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Old 12 Oct 2017, 09:08 AM   #678106 / #1
DrZoidberg
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Default Were the Vikings Muslim?

http://www.bbc.com/news/world-europe-41567391

So they've found Islamic symbols in Viking graves. So were some of the Vikings Muslim?

I think this article does the old western mistake of equating religion with Christianity. As if all religion works the same way as Christianity.

Vikings were pagans. Just like Hindus they could add an extra god or two and their theological model is intact. When the Viking world became Christian in the 1000's ca, Viking bishops had a hard time making people understand that becoming Christian meant rejecting paganism. Most of them gave up trying. And most Viking Jarls/kings didn't give a rats ass either way.

Since Viking society had a weak authority and plenty of democratic elements, enforcing the singular god concept was virtually impossible. Which is why Sweden today still has plenty of old pagan ritual and traditions, surviving more or less intact. The same goes for all of Scandinavia and the Baltics.

Vikings were traders. They had every reason to be on friendly terms with those they were trading with. I have no problems believing that Vikings would convert to Islam without ever understanding that it meant giving up their pagan traditions. They just didn't think about gods in that way.

Pagans liked hedging their bets. People like that would want to be buried as devout Muslims along with everything needed to show that they also are devoted to the pagan gods.

It annoys me when critical information like this is left out of these kinds of articles. Few people understand paganism today. So it needs to be explained when writing about it.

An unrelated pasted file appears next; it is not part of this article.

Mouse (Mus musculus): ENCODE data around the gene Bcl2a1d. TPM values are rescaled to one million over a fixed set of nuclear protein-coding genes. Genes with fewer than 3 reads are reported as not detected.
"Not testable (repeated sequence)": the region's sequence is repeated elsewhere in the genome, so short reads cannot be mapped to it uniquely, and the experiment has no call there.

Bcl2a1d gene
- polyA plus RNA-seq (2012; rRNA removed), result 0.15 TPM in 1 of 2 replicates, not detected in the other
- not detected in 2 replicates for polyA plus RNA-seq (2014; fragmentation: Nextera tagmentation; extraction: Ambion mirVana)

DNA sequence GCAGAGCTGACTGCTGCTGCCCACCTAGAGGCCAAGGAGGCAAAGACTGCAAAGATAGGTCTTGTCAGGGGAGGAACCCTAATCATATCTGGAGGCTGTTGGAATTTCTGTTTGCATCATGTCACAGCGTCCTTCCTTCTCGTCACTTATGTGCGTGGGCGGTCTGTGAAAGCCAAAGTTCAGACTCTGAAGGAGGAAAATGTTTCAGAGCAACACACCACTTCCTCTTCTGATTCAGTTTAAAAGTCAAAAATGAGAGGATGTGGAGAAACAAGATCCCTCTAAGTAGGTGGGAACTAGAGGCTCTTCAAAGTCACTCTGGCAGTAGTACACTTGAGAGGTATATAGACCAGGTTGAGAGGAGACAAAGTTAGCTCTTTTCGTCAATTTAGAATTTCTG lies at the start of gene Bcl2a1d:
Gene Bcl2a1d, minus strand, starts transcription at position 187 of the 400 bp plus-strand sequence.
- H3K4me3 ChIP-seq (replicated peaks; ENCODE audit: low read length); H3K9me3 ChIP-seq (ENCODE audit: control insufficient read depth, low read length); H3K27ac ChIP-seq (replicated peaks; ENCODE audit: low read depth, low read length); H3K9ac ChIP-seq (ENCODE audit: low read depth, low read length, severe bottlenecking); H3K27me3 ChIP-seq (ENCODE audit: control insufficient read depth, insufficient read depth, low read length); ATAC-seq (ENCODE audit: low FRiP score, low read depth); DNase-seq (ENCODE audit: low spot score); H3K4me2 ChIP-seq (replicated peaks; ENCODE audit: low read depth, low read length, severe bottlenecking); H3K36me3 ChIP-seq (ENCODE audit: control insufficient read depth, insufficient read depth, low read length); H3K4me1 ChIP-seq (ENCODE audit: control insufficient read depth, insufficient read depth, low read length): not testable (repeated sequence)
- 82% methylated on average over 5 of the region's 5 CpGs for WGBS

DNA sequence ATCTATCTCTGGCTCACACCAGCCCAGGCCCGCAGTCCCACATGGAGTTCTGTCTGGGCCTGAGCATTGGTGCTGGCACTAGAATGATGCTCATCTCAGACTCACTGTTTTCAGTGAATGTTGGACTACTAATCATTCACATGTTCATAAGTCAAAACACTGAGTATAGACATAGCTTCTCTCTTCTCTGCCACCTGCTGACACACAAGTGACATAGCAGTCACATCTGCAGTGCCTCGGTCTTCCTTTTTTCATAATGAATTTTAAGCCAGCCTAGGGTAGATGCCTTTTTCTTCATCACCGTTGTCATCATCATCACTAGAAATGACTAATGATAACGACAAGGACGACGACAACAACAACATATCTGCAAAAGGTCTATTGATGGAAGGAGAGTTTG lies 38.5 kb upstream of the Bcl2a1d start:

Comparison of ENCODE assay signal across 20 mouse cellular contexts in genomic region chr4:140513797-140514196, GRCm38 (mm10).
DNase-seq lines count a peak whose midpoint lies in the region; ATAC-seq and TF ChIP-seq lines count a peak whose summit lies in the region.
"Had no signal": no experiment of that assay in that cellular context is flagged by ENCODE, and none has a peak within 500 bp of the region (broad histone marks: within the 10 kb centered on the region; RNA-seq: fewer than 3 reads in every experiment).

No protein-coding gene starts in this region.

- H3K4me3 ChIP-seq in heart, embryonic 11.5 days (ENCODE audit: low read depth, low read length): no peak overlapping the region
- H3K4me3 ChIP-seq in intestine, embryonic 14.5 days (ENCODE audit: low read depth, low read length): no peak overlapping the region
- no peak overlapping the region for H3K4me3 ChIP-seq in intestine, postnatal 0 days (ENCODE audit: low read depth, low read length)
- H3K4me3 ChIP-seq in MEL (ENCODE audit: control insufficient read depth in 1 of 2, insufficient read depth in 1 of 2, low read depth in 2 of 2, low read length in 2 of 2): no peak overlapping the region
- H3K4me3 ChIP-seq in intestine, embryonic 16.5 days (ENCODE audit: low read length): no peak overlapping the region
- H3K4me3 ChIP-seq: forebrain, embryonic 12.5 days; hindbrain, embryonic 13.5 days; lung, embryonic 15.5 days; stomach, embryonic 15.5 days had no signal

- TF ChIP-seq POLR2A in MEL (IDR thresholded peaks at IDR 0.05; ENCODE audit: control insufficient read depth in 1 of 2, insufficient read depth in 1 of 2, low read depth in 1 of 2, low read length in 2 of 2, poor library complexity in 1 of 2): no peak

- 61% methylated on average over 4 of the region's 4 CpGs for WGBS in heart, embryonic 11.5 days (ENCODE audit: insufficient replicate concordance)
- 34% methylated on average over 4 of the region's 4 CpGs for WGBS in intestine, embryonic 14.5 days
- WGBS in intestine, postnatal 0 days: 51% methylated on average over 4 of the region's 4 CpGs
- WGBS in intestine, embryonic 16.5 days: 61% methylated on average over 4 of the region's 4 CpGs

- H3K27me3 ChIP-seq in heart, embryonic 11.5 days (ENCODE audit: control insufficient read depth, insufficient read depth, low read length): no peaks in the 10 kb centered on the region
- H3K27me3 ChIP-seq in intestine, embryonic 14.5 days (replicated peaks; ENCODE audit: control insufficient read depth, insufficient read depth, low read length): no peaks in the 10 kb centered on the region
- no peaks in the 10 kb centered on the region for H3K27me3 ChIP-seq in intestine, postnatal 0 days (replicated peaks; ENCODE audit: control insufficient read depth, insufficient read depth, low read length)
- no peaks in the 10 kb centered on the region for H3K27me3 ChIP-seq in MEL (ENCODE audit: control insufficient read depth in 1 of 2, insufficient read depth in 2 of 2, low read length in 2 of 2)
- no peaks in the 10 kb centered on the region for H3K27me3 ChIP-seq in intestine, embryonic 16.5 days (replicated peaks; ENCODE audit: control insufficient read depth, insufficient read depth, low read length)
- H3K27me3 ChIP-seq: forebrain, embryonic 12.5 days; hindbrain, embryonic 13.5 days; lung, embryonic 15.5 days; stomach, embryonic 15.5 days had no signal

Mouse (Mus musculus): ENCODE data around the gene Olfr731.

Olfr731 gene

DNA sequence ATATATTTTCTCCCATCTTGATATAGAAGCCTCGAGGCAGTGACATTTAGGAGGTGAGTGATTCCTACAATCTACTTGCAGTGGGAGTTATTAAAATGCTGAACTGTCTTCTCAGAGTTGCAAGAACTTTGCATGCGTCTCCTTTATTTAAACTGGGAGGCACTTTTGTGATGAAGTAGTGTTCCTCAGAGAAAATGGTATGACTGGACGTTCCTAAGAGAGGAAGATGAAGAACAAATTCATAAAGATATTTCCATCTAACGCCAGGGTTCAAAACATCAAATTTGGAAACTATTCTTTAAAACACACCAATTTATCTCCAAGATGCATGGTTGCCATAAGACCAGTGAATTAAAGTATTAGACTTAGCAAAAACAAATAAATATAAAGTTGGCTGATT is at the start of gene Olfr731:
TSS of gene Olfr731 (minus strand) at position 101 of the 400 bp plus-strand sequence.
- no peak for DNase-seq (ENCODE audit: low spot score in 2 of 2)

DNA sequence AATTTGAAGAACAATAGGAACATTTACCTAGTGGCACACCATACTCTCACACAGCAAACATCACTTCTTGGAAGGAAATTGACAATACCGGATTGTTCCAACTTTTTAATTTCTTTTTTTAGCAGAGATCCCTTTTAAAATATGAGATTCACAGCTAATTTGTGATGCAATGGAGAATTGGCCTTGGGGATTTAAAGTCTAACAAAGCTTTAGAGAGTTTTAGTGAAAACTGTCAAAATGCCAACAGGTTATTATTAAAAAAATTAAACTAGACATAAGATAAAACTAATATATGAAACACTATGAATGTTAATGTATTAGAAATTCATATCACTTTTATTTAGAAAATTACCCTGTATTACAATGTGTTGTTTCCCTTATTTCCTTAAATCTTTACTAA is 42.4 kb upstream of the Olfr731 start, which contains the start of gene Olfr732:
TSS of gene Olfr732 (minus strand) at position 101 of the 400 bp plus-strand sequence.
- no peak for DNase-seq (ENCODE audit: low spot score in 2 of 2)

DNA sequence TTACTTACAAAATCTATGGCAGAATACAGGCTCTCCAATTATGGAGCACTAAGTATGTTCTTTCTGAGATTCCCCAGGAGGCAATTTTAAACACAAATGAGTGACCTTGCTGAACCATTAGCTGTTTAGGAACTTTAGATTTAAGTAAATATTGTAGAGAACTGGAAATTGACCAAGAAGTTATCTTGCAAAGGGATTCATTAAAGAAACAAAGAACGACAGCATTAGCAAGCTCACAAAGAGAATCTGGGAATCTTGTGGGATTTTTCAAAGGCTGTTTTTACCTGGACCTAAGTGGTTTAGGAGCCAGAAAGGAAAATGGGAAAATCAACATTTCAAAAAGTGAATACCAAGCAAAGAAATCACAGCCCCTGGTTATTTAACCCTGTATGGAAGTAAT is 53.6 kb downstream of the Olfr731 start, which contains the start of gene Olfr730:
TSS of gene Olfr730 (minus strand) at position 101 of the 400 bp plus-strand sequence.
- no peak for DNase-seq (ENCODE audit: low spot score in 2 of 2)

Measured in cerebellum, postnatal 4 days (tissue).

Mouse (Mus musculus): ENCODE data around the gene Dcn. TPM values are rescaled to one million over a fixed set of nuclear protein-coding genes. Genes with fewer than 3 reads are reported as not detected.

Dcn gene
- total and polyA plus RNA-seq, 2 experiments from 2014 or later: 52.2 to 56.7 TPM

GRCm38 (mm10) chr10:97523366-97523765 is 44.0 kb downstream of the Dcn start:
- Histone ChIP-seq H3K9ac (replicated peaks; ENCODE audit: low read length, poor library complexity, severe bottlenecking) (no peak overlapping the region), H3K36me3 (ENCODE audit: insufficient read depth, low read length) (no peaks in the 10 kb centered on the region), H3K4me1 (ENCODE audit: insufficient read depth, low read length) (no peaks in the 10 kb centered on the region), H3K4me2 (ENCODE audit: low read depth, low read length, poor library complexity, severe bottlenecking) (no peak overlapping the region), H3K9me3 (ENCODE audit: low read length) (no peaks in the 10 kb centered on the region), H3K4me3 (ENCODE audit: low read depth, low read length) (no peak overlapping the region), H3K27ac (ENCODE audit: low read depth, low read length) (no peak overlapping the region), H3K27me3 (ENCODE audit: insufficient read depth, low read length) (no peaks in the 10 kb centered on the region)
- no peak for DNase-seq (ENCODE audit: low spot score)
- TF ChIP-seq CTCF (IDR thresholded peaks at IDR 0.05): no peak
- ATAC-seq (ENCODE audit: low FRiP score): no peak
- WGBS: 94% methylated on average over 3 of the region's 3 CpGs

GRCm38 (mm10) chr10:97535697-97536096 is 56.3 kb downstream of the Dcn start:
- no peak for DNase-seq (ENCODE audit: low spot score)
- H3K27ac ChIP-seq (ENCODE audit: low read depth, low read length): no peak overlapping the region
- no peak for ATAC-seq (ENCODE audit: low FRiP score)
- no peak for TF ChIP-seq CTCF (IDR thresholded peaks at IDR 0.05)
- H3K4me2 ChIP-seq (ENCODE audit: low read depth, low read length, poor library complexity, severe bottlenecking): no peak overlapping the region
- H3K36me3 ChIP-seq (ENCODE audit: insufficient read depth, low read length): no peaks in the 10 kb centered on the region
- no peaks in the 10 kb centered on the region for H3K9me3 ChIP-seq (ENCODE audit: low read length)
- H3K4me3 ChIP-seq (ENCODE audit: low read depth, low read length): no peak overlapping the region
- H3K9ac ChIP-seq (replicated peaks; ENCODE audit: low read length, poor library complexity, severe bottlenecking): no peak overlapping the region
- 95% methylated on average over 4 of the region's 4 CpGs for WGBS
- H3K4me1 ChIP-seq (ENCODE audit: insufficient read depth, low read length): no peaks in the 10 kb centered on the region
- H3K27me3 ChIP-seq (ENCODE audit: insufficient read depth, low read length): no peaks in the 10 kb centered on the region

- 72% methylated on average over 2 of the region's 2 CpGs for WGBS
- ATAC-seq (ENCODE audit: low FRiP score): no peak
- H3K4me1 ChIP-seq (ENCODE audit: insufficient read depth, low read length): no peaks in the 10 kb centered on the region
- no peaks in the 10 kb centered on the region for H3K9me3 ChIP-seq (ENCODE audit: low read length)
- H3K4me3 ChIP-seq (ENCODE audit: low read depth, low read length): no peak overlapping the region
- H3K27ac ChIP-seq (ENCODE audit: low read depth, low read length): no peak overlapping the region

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Old 12 Oct 2017, 02:13 PM   #678128 / #2
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The Norsemen were quite the travelers.
They sailed down the Volga to the Caspian sea, thence to the Black sea and to Constantinople on the Bosporus, where they were employed for many years as the elite Varangian Guard for the Byzantine emperors.(CF: Praetorian Guard.)
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Old 12 Oct 2017, 10:25 PM   #678166 / #3
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Quote:
Originally Posted by DrZoidberg View Post
http://www.bbc.com/news/world-europe-41567391

So they've found Islamic symbols in Viking graves. So were some of the Vikings Muslim?

I think this article does the old western mistake of equating religion with Christianity. As if all religion works the same way as Christianity.

Vikings were pagans. Just like Hindus they could add an extra god or two and their theological model is intact. When the Viking world became Christian in the 1000's ca, Viking bishops had a hard time making people understand that becoming Christian meant rejecting paganism. Most of them gave up trying. And most Viking Jarls/kings didn't give a rats ass either way.

Since Viking society had a weak authority and plenty of democratic elements, enforcing the singular god concept was virtually impossible. Which is why Sweden today still has plenty of old pagan ritual and traditions, surviving more or less intact. The same goes for all of Scandinavia and the Baltics.

Vikings were traders. They had every reason to be on friendly terms with those they were trading with. I have no problems believing that Vikings would convert to Islam without ever understanding that it meant giving up their pagan traditions. They just didn't think about gods in that way.

Pagans liked hedging their bets. People like that would want to be buried as devout Muslims along with everything needed to show that they also are devoted to the pagan gods.

It annoys me when critical information like this is left out of these kinds of articles. Few people understand paganism today. So it needs to be explained when writing about it.
This sounds much like my take on it, when I saw the story. Religious identity is more flexible than most people realize or admit, and religious symbols doubly so. And that there was contact between Viking and Persian polities is a fact long known.
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Old 13 Oct 2017, 02:49 AM   #678188 / #4
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Are not all people born Muslims?
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Old 13 Oct 2017, 05:45 AM   #678194 / #5